Tomorrow will be the first day of Deaf-Blind Awareness Week, which is dedicated to Helen Keller and all individuals who share the disorder. Helen Keller is one of the exceptional women highlighted in the picture book She Persisted: 13 American Women Who Changed the World. Helen became blind as a toddler but rose above her condition and learned to read, write and speak. She also graduated from college and is known for the quote “One can never consent to creep, when one feels an impulse to soar.”
Other women highlighted is She Persisted are include Clara Lemlich, Nellie Bly, Virginia Apgar, Maria Tallchief, Claudette Colvin and Oprah Winfrey. Here are some of the history about these great women that readers learn from the book:
- Claudette Colvin was a black teenager and single mother who refused to give up her seat to a white woman. Her action helped others like Rosa Parks to fight for the civil rights of African-Americans.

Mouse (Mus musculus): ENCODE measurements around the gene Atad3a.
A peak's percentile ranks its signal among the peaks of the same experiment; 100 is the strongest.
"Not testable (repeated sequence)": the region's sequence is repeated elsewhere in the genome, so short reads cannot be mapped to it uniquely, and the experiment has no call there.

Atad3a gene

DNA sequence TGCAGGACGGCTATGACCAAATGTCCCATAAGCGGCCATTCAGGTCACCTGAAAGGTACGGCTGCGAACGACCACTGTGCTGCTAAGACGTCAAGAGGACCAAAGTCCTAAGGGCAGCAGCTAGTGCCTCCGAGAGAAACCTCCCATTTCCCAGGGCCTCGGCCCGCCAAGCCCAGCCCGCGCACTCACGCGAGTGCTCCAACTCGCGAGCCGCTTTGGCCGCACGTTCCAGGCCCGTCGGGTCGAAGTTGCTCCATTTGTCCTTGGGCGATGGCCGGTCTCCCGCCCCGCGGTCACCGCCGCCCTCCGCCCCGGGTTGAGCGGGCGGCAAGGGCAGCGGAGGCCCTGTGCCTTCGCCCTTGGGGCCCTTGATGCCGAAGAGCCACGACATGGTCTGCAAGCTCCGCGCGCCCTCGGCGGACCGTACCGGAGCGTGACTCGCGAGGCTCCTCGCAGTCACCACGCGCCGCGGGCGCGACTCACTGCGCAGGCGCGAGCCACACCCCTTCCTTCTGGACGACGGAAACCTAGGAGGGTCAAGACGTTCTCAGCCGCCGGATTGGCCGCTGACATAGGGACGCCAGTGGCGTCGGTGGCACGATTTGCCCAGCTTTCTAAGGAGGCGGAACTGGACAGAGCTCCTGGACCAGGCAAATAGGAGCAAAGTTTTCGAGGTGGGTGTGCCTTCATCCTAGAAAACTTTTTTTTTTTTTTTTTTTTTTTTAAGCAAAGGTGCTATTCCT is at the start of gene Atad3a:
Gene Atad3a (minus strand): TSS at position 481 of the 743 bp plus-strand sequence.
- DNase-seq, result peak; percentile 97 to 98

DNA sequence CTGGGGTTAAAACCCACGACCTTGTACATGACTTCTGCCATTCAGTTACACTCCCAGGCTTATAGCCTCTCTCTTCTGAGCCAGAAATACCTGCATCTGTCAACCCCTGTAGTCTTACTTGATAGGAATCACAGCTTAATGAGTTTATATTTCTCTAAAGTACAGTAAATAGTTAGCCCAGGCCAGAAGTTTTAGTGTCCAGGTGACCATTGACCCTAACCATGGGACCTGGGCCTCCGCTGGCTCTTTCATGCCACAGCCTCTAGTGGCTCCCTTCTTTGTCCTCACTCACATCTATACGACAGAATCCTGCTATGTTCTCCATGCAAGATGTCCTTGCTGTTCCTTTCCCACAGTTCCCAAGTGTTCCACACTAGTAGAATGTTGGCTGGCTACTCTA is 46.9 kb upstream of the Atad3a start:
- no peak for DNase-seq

- Clara Lemlich worked at a garment factory and fought for women’s rights so that women could work under better conditions.
- Virginia Apgar was an anesthesiologist and created a method to test the health of a newborn baby – a method hospitals still use today.
- Maria Tallchief was teased in school for being Native American, but that didn’t stop her from becoming the first American prima ballerina.
- Oprah Winfrey was expected to be a maid, like her grandomther, but she had other plans. She became a television and movie actress, publisher and media mogul
- Nellie Bly was a courageous reporter who wrote about abuses in sweat shops and mental hospitals, even though it put her in danger.
These and more great women are discussed in She Persisted: 13 American Women Who Changed the World. The book is a great introduction of female leaders in the United States, and truly inspires the reader. It’s only shortcoming is that it does not provide a glossary of terms in the back of the book, which would have made the book even more educational. Still, it is a wonderful picture book that will open the the mind of any young child who reads it.